Once the proper preload has been achieved, the carrier is ready to be installed in the housing. Since our Super Duty was already equipped with ARB Air Lockers, we installed new seals in the seal housing and installed it onto our ARB Air Locker.
This is a crucial step in the setup process, and if you’re not careful, you could be in for a catastrophic failure down the road. You want to make sure you have some amount of backlash so that the gears aren’t forcing against one another but have it close enough that you can achieve the proper setting. The carrier should not drop in with a loose fit. It should take a little bit of effort with a brass drift and a hammer to achieve a snug fit. This doesn’t mean you should hammer down on it like there’s no tomorrow. A snug fit is what you’re after. Once you get the carrier in, you can install the carrier caps and torque them down to 80 ft-lb of torque.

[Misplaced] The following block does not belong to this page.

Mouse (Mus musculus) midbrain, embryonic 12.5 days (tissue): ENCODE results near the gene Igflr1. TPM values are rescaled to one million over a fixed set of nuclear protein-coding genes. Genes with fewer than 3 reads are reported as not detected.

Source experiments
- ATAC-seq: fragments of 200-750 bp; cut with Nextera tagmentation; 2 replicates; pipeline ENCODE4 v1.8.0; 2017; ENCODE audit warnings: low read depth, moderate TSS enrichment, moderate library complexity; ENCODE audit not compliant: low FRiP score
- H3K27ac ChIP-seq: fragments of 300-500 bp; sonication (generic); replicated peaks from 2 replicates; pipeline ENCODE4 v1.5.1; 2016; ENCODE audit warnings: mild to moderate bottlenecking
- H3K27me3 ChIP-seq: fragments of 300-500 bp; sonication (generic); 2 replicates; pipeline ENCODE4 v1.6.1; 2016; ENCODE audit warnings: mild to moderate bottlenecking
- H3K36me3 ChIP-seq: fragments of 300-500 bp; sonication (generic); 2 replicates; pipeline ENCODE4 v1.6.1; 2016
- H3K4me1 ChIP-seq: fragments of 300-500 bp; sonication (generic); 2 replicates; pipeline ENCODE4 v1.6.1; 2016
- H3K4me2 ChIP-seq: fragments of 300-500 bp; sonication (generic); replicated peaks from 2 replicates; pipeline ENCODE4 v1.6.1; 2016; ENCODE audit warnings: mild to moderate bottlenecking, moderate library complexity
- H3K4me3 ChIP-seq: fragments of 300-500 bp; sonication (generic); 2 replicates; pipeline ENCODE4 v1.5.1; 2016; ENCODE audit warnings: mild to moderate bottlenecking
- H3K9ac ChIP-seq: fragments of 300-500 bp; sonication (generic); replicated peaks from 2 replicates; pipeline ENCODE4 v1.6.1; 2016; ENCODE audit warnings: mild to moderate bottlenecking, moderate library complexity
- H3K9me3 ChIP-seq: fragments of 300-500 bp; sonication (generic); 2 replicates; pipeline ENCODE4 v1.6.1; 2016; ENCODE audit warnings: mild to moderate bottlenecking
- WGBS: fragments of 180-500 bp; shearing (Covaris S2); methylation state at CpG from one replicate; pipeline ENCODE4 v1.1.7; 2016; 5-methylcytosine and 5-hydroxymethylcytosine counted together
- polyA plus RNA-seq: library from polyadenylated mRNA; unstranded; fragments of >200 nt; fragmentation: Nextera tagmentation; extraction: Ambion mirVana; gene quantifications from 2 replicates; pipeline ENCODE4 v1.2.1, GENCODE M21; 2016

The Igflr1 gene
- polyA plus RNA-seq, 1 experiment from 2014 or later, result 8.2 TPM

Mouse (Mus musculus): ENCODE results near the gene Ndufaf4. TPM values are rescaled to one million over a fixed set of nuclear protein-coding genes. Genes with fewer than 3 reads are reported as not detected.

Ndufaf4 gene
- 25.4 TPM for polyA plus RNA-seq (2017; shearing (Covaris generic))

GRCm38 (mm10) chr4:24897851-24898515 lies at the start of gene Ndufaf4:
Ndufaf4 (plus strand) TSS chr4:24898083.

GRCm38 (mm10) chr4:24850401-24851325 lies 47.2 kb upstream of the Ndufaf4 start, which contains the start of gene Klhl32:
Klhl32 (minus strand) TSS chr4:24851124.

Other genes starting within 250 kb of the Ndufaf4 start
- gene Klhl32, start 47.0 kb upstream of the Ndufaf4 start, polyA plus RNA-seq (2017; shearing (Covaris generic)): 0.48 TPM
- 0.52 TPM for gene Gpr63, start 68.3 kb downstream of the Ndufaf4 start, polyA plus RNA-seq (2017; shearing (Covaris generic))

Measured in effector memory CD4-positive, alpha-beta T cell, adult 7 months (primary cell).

The next step is to install a dial indicator tool so you can accurately check the amount of backlash between the ring-and-pinion. Rotate the ring gear until you meet a bit of resistance and then go ahead and zero out your dial indicator so you can check the amount of backlash.
You want to aim for a backlash of 0.006-0.010 inches and then apply the marking compound to the ring gear in a few spots so you can check the mesh pattern. You want the pattern to be smooth and even on both the drive and coast side, preferably in the center of the tooth. The outside edge of the ring gear is known as the heel, while the inside edge is known as the toe. A pattern that is biased toward the heel means your ring gear needs to be moved closer to the pinion, while a toe-biased pattern means the ring gear needs to be moved away from the pinion. A high contact pattern means your pinion depth needs to be increased while a low to light contact pattern means you need to move the pinion away from the ring gear by decreasing the shim thickness.